The top two spots on the box office chart remained unchanged for a second weekend, as audiences favored Teenage Mutant Ninja Turtles and Guardians of the Galaxy over a handful of new releases. But in something of a surprise, the strongest of those new films turned out to be Let’s Be Cops. The R-rated comedy has moved ahead of The Expendables 3 since Friday, which might say more about the weakness of the latter rather than the strength of the former.
|1.||Teenage Mutant Ninja Turtles||$28,400,000||$117.6|
|2.||Guardians of the Galaxy||$24,735,000||$222.2|
|3.||Let’s Be Cops||$17,700,000||$26.1|
|4.||The Expendables 3||$16,200,000||$16.2|
|6.||Into the Storm||$7,720,000||$31.3|
|7.||The Hundred-Foot Journey||$7,109,000||$23.6|
|9.||Step Up All In||$2,700,000||$11.8|
Full story after the jump.
No one was expecting The Expendables 3 to open in first place this weekend – the term “franchise fatigue” seems to have been written specifically to apply to this four year-old series. Then again, a second place debut as high as $23 million didn’t seem out of the question. In August 2012, The Expendables 2 opened with $28.5 million, which was down about 18% from 2010 when The Expendables became a surprise late-summer success story. But instead of another 20% drop this time around, The Expendables 3 was off by almost 44% from its immediate predecessor. That’s fairly disastrous, especially considering the steps that were taken to keep the franchise alive.
When The Expendables first hit theatres I’m not sure anyone but Sylvester Stallone imagined it as a bona fide franchise. The premise of bringing past and current action stars together in one film felt like a fun one-off, especially as the cast grew to include big names like Bruce Willis and Arnold Schwarzenegger. But that film’s global success ($274 million worldwide; $80 million budget) guaranteed a sequel, and when The Expendables 2 came along in 2012 the formula still seemed to be working.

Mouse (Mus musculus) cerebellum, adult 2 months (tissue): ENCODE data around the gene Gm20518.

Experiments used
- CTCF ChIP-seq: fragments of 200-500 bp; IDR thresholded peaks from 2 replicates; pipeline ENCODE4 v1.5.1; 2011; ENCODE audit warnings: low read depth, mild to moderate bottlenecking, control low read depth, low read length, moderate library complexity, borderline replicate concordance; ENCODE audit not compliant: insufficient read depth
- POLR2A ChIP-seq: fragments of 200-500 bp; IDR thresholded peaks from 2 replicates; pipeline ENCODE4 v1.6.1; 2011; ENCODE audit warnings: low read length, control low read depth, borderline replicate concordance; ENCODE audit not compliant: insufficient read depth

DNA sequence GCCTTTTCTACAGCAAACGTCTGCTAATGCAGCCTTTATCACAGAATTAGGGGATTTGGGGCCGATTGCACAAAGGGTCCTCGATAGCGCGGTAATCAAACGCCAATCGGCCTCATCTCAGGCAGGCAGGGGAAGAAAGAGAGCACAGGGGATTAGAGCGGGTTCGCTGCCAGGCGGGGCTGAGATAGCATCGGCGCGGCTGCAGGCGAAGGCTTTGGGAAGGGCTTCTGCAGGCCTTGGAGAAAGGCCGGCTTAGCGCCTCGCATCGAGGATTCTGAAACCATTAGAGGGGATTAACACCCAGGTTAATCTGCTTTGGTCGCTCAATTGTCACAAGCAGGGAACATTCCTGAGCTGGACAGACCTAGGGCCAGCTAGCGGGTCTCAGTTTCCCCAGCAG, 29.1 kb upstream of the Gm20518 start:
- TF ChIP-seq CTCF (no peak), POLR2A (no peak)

That formula included two main ingredients: a steady infusion of new cast members and an R-rating. The Expendables 3 definitely kept the cast part intact, including 17 stars on its posters, few of which appeared in the first two films. But this time around the producers went for a PG-13 rating over the ‘R’ for the first time, ostensibly to bring in younger audiences. The fact that the R-rated Let’s Be Cops outperformed the sequel, indicates that that probably wasn’t the best move. The saving grace for The Expendables 3 (as with many other titles this summer) may come from international audiences. The Expendables 2 earned over 72% of its global gross overseas. Considering that a $50 million domestic total now looks iffy, international audiences will have to do most of the work to make E3 profitable.
Although it opened in line with its modest projections, Let’s Be Cops is already looking like a box office winner. Far from being overshadowed by The Expendables 3 (Fox went with a Wednesday launch to avoid the franchise’s opening) the low budget action comedy beat out its higher-profile competition to take third place. That’s especially impressive considering that Let’s Be Cops burned off some of its demand with a mid-week opening and because, in sharp contrast to The Expendables’ overstuffed roster, the film has no major stars. Unfortunately, the other thing that Let’s Be Cop doesn’t have is good word of mouth. It received a B CinemaScore from audiences (E3 got an A-) and has a current Rotten Tomatoes rank of 11% – lower even than Transformers 4.
The weekend’s final new release was The Giver, the adaptation of the bestselling fantasy novel by Lois Lowry. The book was first published over 20 years ago, but has just made it to the big screen thanks to young adult success stories like The Hunger Games and the Twilight Saga. Unfortunately, The Giver looks a lot closer to recent young adult misses like The Mortal Instruments: City of Bones and Beautiful Creatures. From 3,003 locations, The Giver earned an estimated $12.6 million. Compare that Boyhood, which broke into the box office top ten for the first time after five weeks of limited release. The critically acclaimed drama earned an estimated $2.15 million from just 771 locations and brought its domestic total close to $14 million.
Even with new releases that failed to deliver, this weekend’s overall box office came out ahead of the same frame last year, which saw The Butler open in first place with $24.6 million. Next weekend will deliver another handful of new titles, with Warner Bros.’ If I Stay holding the best chance to unseat Teenage Mutant Ninja Turtles. The drama is expected to earn close to $20 million, with Frank Miller’s Sin City: A Dame to Kill For not far behind with a projection of just over $15 million. I wouldn’t expect great holds from any of this weekend’s newbies but, then again, I also didn’t expect TMNT to rule the box office for two weeks in a row so what do I know.